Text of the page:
Two related stories in this morning’s Boston Globe: one of the city’s mainstay publications, The Atlantic, has announced they are packing up and moving south, to Washington, D.C. The magazine, a 148 year Boston institution, doesn’t come right out and say it’s just too expensive to do business in Boston these days, but read between the lines. I question the Globe’s reporting practices on this story – nobody comes right out and says it costs too much to do business here, and that’s disturbing. Anyone with half a brain knows it. My gut: did a city official reach out the Globe and ask them to go light on this one?

The other (related) story focuses on recent U.S. Census numbers which indicate that the number of people leaving Suffolk County (aka Boston and its surrounding towns) is growing. Well, did anyone not see this coming? I’m remembering a conversation I had with a real estate agent a couple of years ago and he ended up irritating me with some comments about the overheated real estate market. I remember telling him something along the lines of “well, when people start leaving this area because of the cost of living, you may have to get yourself a second job.” He laughed at me. I’m sure he’s doing ok.

Bottom line: people are leaving. Smart people. People I know. Most importantly, middle class people like us, who make enough money and should be able to enjoy the spoils that a city has to offer. They’re tipping their hat and saying buh-bye. Could Steph and I have bought a condo in town? Sure. But who wants to spend more than half their income on housing? Experts say that your cost for housing should be roughly 28-30% of your income. In Boston the average is, ready for this, nearing 60%! What person in their right mind would buy something in an area where you’re spending 60% of your gross income just to maintain a residence? If you’re a parent, living there means you have little-to-no-hope of saving for the future and to top it off, you would have to live with a school system for your children which leaves a little something to be desired. Sterling, MA doesn’t sound so bad now, does it? (inside joke, sorry)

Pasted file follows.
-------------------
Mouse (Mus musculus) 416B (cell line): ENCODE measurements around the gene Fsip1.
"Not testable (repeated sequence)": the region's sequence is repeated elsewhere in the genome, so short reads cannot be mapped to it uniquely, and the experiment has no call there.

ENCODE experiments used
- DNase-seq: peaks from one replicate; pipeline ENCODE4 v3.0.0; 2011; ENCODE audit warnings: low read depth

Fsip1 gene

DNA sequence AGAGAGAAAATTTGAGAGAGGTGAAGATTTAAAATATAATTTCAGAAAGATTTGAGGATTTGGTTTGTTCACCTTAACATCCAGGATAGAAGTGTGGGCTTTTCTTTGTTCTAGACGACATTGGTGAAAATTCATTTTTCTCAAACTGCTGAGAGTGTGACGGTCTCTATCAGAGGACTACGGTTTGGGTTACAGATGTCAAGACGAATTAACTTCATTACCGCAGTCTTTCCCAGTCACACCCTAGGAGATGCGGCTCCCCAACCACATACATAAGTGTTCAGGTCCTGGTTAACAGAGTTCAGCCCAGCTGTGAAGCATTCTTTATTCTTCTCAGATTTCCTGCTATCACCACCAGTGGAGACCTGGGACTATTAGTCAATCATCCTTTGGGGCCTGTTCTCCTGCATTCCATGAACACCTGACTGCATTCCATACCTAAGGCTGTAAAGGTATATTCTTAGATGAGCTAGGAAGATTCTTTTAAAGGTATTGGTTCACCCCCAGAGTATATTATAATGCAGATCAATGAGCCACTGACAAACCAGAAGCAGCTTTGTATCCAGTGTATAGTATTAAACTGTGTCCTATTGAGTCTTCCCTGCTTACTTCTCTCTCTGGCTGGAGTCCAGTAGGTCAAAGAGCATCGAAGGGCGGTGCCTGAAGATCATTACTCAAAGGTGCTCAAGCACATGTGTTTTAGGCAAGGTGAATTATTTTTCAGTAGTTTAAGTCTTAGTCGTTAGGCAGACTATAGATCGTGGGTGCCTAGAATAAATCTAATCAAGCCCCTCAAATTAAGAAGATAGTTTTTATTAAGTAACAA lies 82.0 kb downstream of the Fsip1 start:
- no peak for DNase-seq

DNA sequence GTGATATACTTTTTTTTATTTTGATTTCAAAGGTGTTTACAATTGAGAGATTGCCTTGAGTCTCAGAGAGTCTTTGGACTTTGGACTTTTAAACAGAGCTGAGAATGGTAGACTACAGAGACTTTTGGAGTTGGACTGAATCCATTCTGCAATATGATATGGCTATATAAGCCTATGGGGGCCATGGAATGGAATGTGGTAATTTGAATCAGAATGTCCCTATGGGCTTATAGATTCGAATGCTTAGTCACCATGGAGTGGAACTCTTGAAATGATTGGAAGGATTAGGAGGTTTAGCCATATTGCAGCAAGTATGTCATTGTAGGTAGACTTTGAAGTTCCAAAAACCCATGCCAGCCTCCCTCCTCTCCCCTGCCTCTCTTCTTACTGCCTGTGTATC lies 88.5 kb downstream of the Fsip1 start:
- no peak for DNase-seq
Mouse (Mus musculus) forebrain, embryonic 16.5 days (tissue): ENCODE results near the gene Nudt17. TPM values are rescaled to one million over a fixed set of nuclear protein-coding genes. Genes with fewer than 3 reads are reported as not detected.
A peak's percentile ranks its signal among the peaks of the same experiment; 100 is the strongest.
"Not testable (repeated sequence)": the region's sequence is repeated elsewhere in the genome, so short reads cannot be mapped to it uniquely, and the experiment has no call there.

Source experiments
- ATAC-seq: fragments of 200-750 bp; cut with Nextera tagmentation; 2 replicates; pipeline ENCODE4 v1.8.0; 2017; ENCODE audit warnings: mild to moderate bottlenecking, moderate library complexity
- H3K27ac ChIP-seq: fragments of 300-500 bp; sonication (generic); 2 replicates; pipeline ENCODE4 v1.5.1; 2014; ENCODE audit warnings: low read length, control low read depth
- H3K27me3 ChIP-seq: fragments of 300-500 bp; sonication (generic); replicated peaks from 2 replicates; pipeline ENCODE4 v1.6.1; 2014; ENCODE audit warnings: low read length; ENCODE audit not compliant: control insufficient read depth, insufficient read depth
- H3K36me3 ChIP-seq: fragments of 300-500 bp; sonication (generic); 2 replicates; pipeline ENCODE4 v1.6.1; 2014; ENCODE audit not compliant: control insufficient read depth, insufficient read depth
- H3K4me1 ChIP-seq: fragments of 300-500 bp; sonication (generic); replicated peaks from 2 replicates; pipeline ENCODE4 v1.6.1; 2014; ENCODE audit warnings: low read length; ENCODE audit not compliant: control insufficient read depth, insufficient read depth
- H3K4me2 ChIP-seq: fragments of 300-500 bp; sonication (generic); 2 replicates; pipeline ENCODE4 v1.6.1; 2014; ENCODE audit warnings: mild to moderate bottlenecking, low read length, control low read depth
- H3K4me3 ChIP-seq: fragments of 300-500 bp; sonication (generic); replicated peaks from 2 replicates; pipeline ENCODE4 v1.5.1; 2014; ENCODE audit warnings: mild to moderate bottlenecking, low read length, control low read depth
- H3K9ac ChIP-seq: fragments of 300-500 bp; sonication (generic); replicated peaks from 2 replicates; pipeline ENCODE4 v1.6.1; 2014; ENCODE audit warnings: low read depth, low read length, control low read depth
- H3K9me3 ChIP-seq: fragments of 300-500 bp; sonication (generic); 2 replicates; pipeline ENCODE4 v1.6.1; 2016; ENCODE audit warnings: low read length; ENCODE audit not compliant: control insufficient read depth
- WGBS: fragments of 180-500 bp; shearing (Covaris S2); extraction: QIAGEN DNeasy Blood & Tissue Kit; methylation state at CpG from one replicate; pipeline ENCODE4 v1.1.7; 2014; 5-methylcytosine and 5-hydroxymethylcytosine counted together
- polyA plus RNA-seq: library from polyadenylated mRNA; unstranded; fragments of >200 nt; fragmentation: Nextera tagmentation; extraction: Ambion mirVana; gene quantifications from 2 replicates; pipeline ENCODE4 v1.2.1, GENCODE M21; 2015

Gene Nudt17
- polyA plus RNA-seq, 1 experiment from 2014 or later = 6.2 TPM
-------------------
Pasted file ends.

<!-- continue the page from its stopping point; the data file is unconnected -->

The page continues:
I don’t think it’s over by any stretch, either. Massachusetts officials stammer and stutter that the U.S. Census Bureau isn’t counting college students or immigrants and say that the actual numbers are rising! “Just look around the city,” they say. To that, I say bull. When I look around the city, I see that all of my friends have left in the last 2-3 years. Poof. This claim is desperation and obvious spin on the part of our city officials. If things keep heading this way, and there’s no sign this is going to stop, Boston’s going to turn into a playground for the overly privledged and an even worse nightmare for the less privledged than it is now. The result will be a city without a soul, no different than Omaha, Birmingham or Phoenix. The city officials know it – they’ve known it for years now. Furthermore, as more time passes and more people smarten up and realize that the playing field is leveling off in our country, the chances of “world class” being lopped off as a common descriptor of Boston become closer and closer to a reality.

It’s a damn shame, really. The city would rather sop up all the money they can now on short-term gains than realize that Al Gore’s invention really has changed everything and it’s still only scratched the surface. You can set up shop and run a business from just about anywhere now. You can double your living space and most importantly, for both of these (labor and living), you can cut your overall costs in half by moving away via any two hour plane ride to anywhere. Bad sign. The city had better get off its greedy high-horse soon.

Yesterday’s picture: Cari was close. It’s a bird’s eye view, indeed, however it’s not a floor lamp. It’s actually a picture taken directly above 1/5th of our new chandelier which sits directly above our dining room table. It has five little polished steel branches off the hub of the light and this is one of them, which exlains the metal bar going up and to the left. The “blur” is the small light blub. Cool.